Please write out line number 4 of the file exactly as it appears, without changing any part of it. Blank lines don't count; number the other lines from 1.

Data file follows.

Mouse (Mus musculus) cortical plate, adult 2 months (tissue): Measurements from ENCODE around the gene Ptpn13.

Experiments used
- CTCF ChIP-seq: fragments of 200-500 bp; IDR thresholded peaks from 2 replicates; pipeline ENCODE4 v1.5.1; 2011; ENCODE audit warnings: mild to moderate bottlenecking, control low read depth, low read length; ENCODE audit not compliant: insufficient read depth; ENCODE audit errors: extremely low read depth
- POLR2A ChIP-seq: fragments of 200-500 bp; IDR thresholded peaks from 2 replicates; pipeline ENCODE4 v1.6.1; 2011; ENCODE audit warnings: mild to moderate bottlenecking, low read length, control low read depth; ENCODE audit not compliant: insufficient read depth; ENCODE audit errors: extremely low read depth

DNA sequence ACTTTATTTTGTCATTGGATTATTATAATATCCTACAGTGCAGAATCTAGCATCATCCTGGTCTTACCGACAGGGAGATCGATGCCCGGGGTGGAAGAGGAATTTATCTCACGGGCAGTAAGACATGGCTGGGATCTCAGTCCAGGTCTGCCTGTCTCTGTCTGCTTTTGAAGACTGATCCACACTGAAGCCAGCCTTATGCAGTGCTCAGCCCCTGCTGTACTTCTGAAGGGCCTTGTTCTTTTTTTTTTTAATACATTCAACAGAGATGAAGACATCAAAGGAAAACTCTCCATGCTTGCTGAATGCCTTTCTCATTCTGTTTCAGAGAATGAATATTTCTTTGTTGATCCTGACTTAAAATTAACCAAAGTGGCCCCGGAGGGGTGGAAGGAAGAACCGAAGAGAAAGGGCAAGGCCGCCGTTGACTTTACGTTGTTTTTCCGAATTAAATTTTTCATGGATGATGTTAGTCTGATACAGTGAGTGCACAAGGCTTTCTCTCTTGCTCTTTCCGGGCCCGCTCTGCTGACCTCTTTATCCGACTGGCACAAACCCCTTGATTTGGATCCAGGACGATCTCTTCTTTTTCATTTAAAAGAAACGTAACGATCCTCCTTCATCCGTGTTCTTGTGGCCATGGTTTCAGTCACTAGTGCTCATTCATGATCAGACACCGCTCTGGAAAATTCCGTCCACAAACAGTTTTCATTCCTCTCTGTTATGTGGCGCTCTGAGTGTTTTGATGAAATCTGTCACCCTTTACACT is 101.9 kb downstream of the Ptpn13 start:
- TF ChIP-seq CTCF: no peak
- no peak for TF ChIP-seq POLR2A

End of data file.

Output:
- POLR2A ChIP-seq: fragments of 200-500 bp; IDR thresholded peaks from 2 replicates; pipeline ENCODE4 v1.6.1; 2011; ENCODE audit warnings: mild to moderate bottlenecking, low read length, control low read depth; ENCODE audit not compliant: insufficient read depth; ENCODE audit errors: extremely low read depth